Anybody play D&D? Played D&D?

 

My comic shop hosts D&D encounters every Wednesday. The newest session is starting up soon. I've never played D&D in my life but have been curious about it. Tonight was character creation. I  sat down with one of the DMs and created a Changeling thief. I'm looking forward to the first adventure next week. Not sure if it's something I'll stick with but I thought I'd give it a shot. I even bought a set of dice tonight as well.

 

Any tips for a rookie?

 

If you play do you have a particular type of character you prefer? Did I make the right decision with the Changeling thief?

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"The Only Right Move, is Not to  Play...."   (Joshua, the Whopper Computer in  War Games, the movie)

Have I played D&D? Yes, indeed, good sir!

(Bragging mode) I've even written official adventures for the game! And then when they stopped taking my calls, I wrote a few non official things! Go on, look me up! Okay, I'll make it easy for you: Dungeon 105Dungeon 110 and Dungeon 118 (/Bragging mode)

Some advice on survival:

  • Never volunteer to open a door or a chest. Unless they make you.
  • Never go first. That's the ranger's job.
  • In a maze, always turn right. Eventually, you'll find your way out.
  • If someone seems friendly, they're actually the villain. Kill them immediately.
  • Once in a while, tell your DM you rolled a 538 on the d20. Then you'll know if he's paying attention.
  • If you're talking in character, adopt a Scottish accent. It's mandatory. Really.
  • Stay close to the cleric. You'll live longer.
  • Always be the last one to get into flanking position. You'll live longer.
  • If your DM kills you, remember it's not personal. But your next character should be especially annoying.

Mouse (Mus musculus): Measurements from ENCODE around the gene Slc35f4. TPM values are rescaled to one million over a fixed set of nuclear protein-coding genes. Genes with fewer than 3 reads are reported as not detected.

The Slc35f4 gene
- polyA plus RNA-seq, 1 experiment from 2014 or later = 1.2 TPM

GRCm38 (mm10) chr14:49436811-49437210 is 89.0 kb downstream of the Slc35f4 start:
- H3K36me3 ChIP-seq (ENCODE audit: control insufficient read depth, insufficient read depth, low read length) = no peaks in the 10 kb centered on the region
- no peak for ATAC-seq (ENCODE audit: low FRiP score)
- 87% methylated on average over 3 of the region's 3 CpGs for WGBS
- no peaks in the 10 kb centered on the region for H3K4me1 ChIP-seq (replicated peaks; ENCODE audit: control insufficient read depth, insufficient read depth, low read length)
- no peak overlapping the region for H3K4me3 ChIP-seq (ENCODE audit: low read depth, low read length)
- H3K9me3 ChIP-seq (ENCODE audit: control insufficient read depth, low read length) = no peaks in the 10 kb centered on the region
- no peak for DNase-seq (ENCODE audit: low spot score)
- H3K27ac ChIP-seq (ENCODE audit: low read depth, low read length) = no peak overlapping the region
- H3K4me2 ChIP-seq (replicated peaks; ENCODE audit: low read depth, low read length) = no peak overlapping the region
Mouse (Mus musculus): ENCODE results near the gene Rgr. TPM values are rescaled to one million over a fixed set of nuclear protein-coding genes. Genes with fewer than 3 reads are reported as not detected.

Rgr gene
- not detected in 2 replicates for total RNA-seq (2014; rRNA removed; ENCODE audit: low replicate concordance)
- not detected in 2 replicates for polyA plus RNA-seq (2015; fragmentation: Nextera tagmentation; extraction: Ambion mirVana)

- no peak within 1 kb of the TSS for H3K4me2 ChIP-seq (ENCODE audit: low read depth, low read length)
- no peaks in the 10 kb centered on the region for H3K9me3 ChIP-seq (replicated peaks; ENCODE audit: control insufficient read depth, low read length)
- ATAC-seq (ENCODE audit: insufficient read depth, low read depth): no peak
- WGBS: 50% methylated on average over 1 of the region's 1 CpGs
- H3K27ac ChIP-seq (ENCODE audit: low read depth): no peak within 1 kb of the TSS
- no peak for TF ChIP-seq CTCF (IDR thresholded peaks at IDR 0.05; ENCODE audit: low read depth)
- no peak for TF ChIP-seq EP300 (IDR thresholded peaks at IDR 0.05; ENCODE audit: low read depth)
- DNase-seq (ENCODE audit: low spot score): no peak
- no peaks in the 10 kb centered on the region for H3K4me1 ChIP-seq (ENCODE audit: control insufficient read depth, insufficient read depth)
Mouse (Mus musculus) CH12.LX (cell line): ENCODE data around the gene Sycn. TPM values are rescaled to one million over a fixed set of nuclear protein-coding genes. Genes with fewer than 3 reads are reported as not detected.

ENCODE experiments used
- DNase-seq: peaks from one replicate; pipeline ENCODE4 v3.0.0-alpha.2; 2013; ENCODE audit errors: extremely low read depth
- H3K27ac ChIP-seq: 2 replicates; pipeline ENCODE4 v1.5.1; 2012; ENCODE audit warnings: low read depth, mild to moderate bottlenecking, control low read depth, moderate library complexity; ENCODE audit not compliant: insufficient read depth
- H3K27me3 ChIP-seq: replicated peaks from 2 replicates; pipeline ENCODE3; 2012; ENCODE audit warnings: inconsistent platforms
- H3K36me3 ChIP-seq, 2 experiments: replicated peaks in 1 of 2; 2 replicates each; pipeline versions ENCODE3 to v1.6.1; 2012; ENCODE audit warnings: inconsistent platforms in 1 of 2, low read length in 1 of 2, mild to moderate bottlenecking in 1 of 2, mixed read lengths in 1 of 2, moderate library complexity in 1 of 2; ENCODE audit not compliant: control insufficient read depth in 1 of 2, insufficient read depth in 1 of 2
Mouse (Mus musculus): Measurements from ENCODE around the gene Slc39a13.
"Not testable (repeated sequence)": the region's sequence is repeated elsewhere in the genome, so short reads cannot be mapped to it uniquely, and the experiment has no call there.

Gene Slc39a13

• Treat monks nicely, because they'll be the first ones to die.
  • Treat halflings nicely, because they like punching people in the nuts.

He is playing a thief, so he will at least be checking traps on the doors and chests. He will be on point.

Jason, I am assuming you are playing 4E? If so, I have noticed that thieves take quite a bit of punishment. They are generally melee, but have weak armor and low HPs. You may have made a range guy, I'm not intimately familiar with the class. Flank as much as you can to get the extra dice on for backstabbing. Also, insist that you keep track of the group treasure.

Personally, there isn't anything specific I like. I like to change it up often. I have friends who play the exact same thing in every campaign. I did like that they took a lot of the restrictions off of Paladins in 4E, so I played one of those.

I do agree above with stay close/be nice to the cleric.

Think outside of the box to really make the DM when scramble when you or the party do something unexpected.

When you introduce yourself in character, do NOT include your race, class, level, or alignment. I once played with a guy who actually said,"Hi, I'm Fred a human ranger, and I am aligned with good"

If you haven't picked your languages yet make sure to pick Goblinoid. I find that is the most useful.

I stand by my advice. ;)  He's not trying to be a hero, he's trying to survive and make off with a shit-ton of loot.

Thanks, Travis and LJ.

It is 4e. When it was described to me thieves are stealth characters not melee. I could be wrong though.

 

I did not pick goblinoid for my language. In this version everyone speaks common but I did choose my character to be a changeling becommer which means I got to pick another race I was an expert in impersonating. I picked draconic because I thought it'd be cool to be a dragon. Though it was recommened to that goblin may be the one I'd used the most.

 

I appreciate the comments. This is something I'm just trying out so I want to just have fun.

 

Is there a particular edition you guys prefer?